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Terre Haute City Common Council, District 2

Term length: 4 yearsDuties: The legislative body (City Common Council) may pass ordinances, orders, resolutions, and motions for the government of the city, the control of the city’s property and finances, and the appropriation of money. The legislative body may, by ordinance, make loans of money and issue bonds for the purpose of refunding those loans. The loans may be made only for the purpose of procuring money to be used in the exercise of the powers of the city or for the payment of city debts. The legislative body may investigate the departments, officers, and employees of the city; and hire or contract attorneys and legal research assistants. The city legislative body shall, by ordinance, fix the annual compensation of all elected city offices and approve the compensation set by the city executive (the mayor) for each appointive officer, deputy, and other employee of the city. After reviewing the budget report from the fiscal officer, the legislative body shall prepare an ordinance fixing the rate of taxation for the ensuing budget year and an ordinance making appropriations for the estimated department budgets and other city purposes during the ensuing budget year. The legislative body, in the appropriation ordinance, may reduce any estimated item from the figure submitted in the report of the fiscal officer, but it may increase an item only if the executive recommends an increase.Salary: $14,165.84Incumbent: O. Earl Elliott

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  • Candidate picture

    Sarah Elizabeth Dillon

  • Candidate picture

    O. Earl Elliott

  • Diana Winsted-Smith

Biographical Information

What, in your view, is the next necessary step for the city’s finances and why?

Various projects have been proposed related to local economic development (including but not limited to a casino, convention center, downtown planning, riverfront development). Please describe your vision for economic development in Terre Haute, including how any or all of these projects fit into your plan.

What measures, if any, would you propose to increase the quality of life in our community and/or to ensure that quality of life reaches all community members?

What do you see as the order of priorities for new and improved infrastructure in our community, and how do you propose each of those be funded?

What is your philosophy as to subsidizing business and industry, e.g. tax increment districts, tax abatements, public/private partnerships, development bonding, etc.?

Campaign (Public) Email Address
Campaign Phone (812) 263-0441
Twitter @dillon2thcc
Education BS - Computer Science, ISU Class of 1998 HS - Terre Haute South, 1993 Middle School - Woodrow Wilson, 1990 Elementary - Ouabache, 1987
Occupational history and current position info at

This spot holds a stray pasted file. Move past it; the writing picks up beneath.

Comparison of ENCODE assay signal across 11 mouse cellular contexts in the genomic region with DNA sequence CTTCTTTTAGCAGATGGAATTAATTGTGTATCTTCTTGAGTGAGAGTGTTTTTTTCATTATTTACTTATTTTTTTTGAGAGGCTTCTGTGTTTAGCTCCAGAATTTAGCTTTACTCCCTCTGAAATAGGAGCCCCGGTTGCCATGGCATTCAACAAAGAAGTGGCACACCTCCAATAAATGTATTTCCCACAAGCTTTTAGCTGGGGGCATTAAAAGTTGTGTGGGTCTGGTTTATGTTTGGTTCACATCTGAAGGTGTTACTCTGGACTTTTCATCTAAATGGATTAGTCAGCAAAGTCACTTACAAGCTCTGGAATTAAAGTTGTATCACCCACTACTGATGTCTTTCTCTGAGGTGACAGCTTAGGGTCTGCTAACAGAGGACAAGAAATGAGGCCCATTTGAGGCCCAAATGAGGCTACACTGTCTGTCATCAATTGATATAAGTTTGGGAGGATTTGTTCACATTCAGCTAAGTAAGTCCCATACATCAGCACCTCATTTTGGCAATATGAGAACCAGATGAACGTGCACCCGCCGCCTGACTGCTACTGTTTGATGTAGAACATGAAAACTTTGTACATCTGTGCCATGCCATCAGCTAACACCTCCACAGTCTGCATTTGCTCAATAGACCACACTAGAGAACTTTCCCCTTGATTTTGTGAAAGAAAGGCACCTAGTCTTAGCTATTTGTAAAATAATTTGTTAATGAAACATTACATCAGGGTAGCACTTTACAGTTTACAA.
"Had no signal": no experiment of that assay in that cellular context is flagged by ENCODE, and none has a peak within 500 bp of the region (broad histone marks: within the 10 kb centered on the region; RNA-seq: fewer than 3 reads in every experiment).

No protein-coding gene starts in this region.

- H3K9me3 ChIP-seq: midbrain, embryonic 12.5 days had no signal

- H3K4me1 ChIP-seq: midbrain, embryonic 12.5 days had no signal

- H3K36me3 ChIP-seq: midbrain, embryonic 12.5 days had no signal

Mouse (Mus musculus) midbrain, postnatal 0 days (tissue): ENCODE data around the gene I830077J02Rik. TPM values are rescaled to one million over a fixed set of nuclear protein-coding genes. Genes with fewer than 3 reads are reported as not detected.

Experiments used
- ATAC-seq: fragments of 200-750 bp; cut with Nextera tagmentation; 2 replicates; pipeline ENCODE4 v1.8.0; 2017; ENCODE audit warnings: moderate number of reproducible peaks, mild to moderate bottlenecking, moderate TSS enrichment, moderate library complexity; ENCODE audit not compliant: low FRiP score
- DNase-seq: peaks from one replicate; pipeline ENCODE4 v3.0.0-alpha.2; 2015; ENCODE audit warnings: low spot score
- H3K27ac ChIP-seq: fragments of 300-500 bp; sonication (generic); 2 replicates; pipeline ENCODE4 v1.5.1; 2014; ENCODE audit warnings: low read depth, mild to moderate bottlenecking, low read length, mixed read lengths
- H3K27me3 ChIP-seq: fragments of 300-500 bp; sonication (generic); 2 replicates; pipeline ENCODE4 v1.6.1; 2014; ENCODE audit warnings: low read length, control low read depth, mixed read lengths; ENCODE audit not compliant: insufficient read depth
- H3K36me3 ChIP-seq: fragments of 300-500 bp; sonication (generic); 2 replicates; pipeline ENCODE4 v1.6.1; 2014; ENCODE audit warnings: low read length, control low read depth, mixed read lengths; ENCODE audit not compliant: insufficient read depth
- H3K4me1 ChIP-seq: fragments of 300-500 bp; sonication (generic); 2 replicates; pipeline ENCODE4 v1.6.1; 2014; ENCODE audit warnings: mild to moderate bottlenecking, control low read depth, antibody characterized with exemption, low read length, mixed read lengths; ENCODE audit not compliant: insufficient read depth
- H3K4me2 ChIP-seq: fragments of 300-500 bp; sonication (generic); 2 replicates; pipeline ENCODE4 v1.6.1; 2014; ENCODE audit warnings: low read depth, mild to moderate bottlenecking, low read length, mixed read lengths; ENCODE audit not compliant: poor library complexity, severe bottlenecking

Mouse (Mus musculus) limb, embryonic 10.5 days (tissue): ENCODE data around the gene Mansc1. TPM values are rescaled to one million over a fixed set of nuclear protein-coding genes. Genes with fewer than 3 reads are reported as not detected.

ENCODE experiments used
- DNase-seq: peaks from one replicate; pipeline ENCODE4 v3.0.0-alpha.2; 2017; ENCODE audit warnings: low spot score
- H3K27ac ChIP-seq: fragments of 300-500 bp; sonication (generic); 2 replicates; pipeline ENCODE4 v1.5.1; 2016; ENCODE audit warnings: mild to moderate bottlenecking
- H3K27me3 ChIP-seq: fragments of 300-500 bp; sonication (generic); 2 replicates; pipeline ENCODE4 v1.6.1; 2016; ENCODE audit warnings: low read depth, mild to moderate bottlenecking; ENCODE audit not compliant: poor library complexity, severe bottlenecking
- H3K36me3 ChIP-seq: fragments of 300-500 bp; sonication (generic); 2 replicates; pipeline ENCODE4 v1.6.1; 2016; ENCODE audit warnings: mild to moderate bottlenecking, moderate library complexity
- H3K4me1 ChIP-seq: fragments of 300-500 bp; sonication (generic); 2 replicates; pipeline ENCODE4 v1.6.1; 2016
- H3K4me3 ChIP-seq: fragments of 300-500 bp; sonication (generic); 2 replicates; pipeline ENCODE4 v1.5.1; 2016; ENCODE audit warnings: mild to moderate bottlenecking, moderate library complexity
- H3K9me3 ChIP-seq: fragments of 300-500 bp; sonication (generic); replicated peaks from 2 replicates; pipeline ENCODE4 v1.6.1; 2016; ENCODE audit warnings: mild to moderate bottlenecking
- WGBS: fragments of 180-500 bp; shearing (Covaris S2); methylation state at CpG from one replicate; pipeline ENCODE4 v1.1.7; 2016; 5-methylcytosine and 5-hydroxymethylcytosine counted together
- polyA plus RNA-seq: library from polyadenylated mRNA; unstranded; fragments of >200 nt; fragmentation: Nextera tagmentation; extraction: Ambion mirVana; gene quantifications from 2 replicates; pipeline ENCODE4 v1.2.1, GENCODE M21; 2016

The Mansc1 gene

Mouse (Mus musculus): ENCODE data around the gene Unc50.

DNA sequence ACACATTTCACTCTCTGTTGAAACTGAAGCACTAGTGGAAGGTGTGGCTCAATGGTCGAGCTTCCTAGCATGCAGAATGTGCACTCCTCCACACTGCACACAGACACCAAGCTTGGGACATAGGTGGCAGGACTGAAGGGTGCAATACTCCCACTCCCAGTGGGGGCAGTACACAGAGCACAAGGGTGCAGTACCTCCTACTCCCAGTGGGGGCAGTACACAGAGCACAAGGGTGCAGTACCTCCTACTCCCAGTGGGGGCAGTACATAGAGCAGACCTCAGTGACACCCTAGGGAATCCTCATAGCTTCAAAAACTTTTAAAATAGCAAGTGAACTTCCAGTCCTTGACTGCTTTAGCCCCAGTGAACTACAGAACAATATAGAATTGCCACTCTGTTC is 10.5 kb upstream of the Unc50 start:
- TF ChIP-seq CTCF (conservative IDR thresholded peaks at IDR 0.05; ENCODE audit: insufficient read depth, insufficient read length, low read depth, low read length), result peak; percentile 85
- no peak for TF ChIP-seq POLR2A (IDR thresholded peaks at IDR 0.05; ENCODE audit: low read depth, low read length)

Other public or political offices held, and when 2006-2012, 2019-present = GPUS National Committee delegate/alternate, Indiana Green Party 2005-present = coordinator/foundress, Vigo County Green Party
Other past candidacy for public office Independent, Terre Haute City Council, District 2, 2015
Since most residents are feeling overburdened with all these new taxes and fees the city and county have passed over the last 4 years - and wages being stagnant [per the "See You In Terre Haute" Community Plan 2025, ~ $42K for Vigo County and ~ $36K for City of Terre Haute], I feel the next steps would be to attract better-waged jobs [at LEAST $15-20/hr] that are full-time with benefits. Also, to work with state government to see how much sooner local government units can get their reimbursements to us [instead of the council passing tax anticipation loans during the year]
Personally, having seen the Chamber of Commerce/City of Terre Haute/Vigo County/Convention and Visitors Bureau new "See You In Terre Haute" Community Plan 2025 [where the casino, convention center, riverfront development, downtown planning are from]...there's major issues, because we're basically relaying on a tourism economy to attract better paying jobs. Instead, like many of my Green colleagues, my vision is based on what is commonly referred to as the "Green New Deal" (more at and boosting local businesses before we even THINK about outside our community
First, since each neighborhood has their own unique issues, I would work with neighborhood associations around Terre Haute in reorganizing the Terre Haute Neighborhood Partnership [a coalition that was active over a decade ago that went inactive about 7-8 years]. On top of that, other ideas I hope to bring [but not limited to these] are: 1. Community engagement with local non-profits, community groups and other forms of partnerships; 2, Spending more on enhancing residents’ quality of life [higher wage jobs; anti-gentrification efforts; getting rid of “food deserts”, whether mom and pop shores or small community gardens; affordable housing; tenants’ rights; etc.];